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Oilman Calls for More Fuel Efficiency

by: Ronald Brownstein    19 June 2006

Cosponsor H.R. 3762, the Boehlert-Markey CAFE bill

Dear Colleague:

Want more evidence that it's about time that Congress raises fuel economy standards? Well, this weekend, even an oil company executive endorsed increases in fuel economy standards. The CEO of the world's fifth largest oil company, ConocoPhillips, made his endorsement on "Meet the Press." (The key portions of an article from the L.A. Times about his statement are included below.)

We have introduced a bill to raise the (CAFE) standards from today's average of 25 miles per gallon to 33 miles per gallon by 2015. Our bill would reduce the nation's oil needs by 2.6 million barrels a day by 2025. And the savings to consumers would be enormous as well. Buyers of mid-size SUVs would save $3,200 in fuel costs over the life of the vehicle, even after paying the additional costs of the new technologies. Buyers of mid-size cars would save over $1,360, calculated with today's gasoline costs of $3 per gallon.

If you want to save your constituents money at the gas pump, reduce our reliance on foreign oil, and improve our national security, please co-sponsor H.R. 3762. For more information please contact Michal Freedhoff at 5-2836 or Jason Patlis at 56371.


Edward J. Markey Sherwood Boehlert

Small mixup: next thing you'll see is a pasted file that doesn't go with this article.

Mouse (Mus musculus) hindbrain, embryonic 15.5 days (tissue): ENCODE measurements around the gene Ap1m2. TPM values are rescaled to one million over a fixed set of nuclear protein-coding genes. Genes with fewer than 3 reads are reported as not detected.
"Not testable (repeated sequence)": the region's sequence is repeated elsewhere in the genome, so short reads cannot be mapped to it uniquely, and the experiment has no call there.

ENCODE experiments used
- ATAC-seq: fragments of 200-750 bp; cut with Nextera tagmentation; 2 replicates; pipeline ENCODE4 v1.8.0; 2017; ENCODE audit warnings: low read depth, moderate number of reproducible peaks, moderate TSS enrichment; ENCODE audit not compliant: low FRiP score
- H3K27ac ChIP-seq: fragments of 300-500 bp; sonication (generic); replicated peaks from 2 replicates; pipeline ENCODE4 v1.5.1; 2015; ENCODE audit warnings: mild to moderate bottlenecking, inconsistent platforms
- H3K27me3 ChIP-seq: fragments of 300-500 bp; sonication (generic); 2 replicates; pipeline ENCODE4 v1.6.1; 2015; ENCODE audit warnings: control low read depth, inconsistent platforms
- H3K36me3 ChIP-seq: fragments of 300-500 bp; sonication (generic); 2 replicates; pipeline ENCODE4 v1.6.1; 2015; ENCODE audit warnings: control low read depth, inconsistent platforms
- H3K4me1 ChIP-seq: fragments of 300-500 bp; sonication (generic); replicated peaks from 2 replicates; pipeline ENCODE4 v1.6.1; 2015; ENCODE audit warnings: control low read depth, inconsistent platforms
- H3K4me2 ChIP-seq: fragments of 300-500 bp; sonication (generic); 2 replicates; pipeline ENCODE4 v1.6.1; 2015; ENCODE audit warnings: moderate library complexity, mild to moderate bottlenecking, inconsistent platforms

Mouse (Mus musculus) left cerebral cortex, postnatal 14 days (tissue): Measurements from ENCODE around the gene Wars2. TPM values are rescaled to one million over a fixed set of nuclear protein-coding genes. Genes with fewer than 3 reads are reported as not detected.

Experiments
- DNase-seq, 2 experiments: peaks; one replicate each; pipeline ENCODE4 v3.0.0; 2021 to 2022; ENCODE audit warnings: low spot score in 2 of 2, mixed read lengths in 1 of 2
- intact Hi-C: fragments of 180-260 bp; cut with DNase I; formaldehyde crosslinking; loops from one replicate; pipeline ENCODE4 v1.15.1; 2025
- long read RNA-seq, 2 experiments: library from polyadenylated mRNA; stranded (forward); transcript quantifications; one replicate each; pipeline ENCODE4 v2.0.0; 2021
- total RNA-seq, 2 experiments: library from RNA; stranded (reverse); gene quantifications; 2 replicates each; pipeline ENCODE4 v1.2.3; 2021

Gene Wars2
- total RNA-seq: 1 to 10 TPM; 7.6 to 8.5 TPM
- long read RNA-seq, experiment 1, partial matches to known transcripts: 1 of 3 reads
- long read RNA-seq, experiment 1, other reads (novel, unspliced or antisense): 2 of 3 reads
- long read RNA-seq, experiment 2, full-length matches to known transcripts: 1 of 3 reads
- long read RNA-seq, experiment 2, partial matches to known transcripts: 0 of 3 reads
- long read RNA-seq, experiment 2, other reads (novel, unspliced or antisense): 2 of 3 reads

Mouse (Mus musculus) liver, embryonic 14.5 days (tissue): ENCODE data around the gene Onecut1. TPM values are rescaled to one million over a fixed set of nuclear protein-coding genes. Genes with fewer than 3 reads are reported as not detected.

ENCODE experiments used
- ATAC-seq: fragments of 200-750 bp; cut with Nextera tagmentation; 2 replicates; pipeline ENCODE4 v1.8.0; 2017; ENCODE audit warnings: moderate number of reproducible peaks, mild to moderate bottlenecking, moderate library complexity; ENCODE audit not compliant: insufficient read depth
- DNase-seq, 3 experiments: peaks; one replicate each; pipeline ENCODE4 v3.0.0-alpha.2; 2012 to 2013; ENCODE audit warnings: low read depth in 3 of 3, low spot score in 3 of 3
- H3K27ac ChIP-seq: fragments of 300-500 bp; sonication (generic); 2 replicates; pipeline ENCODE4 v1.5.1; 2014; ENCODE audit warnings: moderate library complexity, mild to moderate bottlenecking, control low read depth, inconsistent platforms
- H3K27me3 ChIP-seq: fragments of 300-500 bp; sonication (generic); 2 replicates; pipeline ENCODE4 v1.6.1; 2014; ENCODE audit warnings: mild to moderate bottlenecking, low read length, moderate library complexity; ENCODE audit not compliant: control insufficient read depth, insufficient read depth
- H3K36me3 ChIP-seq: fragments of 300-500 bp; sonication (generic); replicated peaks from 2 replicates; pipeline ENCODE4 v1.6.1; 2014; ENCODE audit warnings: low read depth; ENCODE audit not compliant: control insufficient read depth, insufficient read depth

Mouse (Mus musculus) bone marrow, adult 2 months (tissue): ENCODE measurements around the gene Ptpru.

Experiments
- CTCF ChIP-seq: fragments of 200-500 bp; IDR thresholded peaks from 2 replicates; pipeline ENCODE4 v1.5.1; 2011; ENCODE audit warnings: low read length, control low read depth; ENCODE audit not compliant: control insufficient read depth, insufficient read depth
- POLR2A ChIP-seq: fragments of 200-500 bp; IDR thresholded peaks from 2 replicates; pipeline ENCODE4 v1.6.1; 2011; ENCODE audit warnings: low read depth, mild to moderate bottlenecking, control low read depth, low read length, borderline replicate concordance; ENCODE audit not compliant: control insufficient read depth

WASHINGTON — The chief executive of the world's fifth-largest oil company endorsed tougher fuel economy standards for cars and trucks Sunday, underscoring higher gas prices' potential to change the political equation on an issue that has long stalemated the capital.

"There's been enough finger-pointing for a long period of time that we need to improve the efficiency of transportation fuels," said James J. Mulva, chairman and chief executive of ConocoPhillips.

Mulva spoke during an unusual joint interview on NBC's "Meet the Press" with the chief executives of Chevron Corp. and Shell Oil Co.

Environmentalists are pushing for new votes in the House and Senate on higher fuel economy standards, which have been blocked for years by opposition from vehicle manufacturers and the United Auto Workers union.

"I think we have reached an important point in the debate when an oil executive calls for better fuel economy for vehicles," said Dan Becker, director of the global warming program of the Sierra Club.

"It's like a tobacco executive calling for reduced smoking. The shame is that the head of Conoco is far ahead of the Congress and the president."

The three executives appearing on "Meet the Press" defended the enormous profits the industry was raking in this year and pressed for increased access to domestic oil reserves barred to exploration because of environmental concerns.

"If we're going to be more independent, we're going to have to address the tough, tough question of, should we allow more oil and gas development here in this country?" said David O'Reilly, chairman and chief executive of Chevron Corp., the nation's second-largest oil company. "If we don't, then we're headed in the wrong direction."

In particular, O'Reilly urged increased exploration on the outer continental shelf, just off U.S. coastlines. Congress, fearing environmental damage, has placed most of those areas off-limits to drilling since the Reagan administration. But congressional Republicans have mounted a renewed drive to permit greater exploration for offshore oil and natural gas.